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United States Department of Agriculture

Agricultural Research Service

Title: Lipopolysaccharide Challenge to Steers Grazing Endophyte-Infected Tall Fescue

Authors
item Filipov, N - UNIVERSITY OF GEORGIA
item Thompson, F - UNIVERSITY OF GEORGIA
item Elsasser, Theodore
item Stuedemann, John
item Kahl, Stanislaw
item Sharma, R - UNIVERSITY OF GEORGIA
item Young, Colin
item Smith, C - UNIVERSITY OF GEORGIA

Submitted to: Journal of Animal Science
Publication Type: Abstract Only
Publication Acceptance Date: July 23, 1999
Publication Date: N/A

Technical Abstract: Fescue toxicosis in cattle is a result of consumption of ergot alkaloids found in endophyte-infected (E+, Neotyphodium coenophialum) tall fescue (Festuca arundinacea). The condition is characterized by pyrexia, decreased weight gains, rough hair coats, and decreased calving rates. The objective of this experiment was to investigate whether steers grazing E+ fescue have altered host response to lipopolysacharride (endotoxin, LPS) challenge compared to steers grazing endophyte-free (E-) fescue. Angus steers (n=8) had continuously grazed either E+ (n=4) or E- (n=4) tall fescue for eight months prior to the experiment. The E+ steers had lower body weight, depressed average daily gain (ADG), and decreased basal serum prolactin (PRL) compared to the E- steers prior to LPS administration. Each steer received a single i. v. injection of LPS (0.2 ug/kg BW; Escherichia coli: 026:B6) dissolved in sterile saline and blood was serially collected every 30 min for 4 h and at 24 h post LPS administration. Lipopolysaccharide increased serum tumor necrosis factor alpha (TNF-alpha), cortisol, and haptoglobin (Hp) but decreased plasma glucose and insulin-like growth factor-1 (IGF-1). Importantly, however, TNF-alpha, cortisol, and IGF-1 responses to LPS were greater in E+ compared to E-. These results indicate that animals grazing E+ fescue had altered integrated metabolic host response compared to animals grazing E- fescue. Potentially, combined exposure to E+ fescue and LPS, could have greater deleterious effects to the animal compared with exposure to only one of the two and would likely lead to increased catabolism.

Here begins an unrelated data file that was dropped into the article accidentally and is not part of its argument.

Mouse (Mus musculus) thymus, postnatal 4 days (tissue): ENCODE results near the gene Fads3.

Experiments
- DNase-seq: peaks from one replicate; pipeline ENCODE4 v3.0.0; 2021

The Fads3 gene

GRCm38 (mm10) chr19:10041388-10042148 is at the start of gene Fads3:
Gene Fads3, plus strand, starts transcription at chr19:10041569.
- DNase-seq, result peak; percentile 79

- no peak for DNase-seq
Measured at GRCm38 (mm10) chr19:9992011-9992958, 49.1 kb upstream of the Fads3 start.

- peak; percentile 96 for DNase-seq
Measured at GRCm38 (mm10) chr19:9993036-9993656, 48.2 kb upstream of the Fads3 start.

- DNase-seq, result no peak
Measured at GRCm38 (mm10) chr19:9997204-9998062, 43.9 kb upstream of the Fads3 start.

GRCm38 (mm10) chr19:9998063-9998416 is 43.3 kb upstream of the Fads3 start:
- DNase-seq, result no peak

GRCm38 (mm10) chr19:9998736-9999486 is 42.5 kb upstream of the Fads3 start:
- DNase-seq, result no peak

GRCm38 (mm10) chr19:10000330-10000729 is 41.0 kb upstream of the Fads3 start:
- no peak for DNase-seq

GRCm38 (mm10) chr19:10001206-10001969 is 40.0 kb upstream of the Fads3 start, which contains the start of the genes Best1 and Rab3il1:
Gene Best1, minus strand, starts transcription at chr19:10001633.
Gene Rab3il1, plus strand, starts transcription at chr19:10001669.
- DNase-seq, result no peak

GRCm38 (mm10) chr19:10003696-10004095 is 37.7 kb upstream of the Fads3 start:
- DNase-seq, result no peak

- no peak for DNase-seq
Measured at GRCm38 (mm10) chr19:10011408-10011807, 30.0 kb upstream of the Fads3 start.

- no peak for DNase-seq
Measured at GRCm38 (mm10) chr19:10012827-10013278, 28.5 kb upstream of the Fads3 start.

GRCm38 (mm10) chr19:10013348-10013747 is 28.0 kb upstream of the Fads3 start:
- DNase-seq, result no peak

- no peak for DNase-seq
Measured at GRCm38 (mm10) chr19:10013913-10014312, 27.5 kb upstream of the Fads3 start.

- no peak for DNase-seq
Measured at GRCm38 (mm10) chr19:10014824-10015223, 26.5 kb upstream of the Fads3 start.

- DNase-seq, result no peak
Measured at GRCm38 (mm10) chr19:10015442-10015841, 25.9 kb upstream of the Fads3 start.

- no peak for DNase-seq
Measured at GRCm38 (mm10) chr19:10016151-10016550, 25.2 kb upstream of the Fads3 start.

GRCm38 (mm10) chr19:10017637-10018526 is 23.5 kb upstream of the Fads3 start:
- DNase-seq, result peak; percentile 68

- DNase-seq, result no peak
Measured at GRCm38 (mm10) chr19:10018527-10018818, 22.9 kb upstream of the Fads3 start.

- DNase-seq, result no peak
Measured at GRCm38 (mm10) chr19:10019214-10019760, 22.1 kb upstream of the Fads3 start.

Last Modified: 10/22/2014
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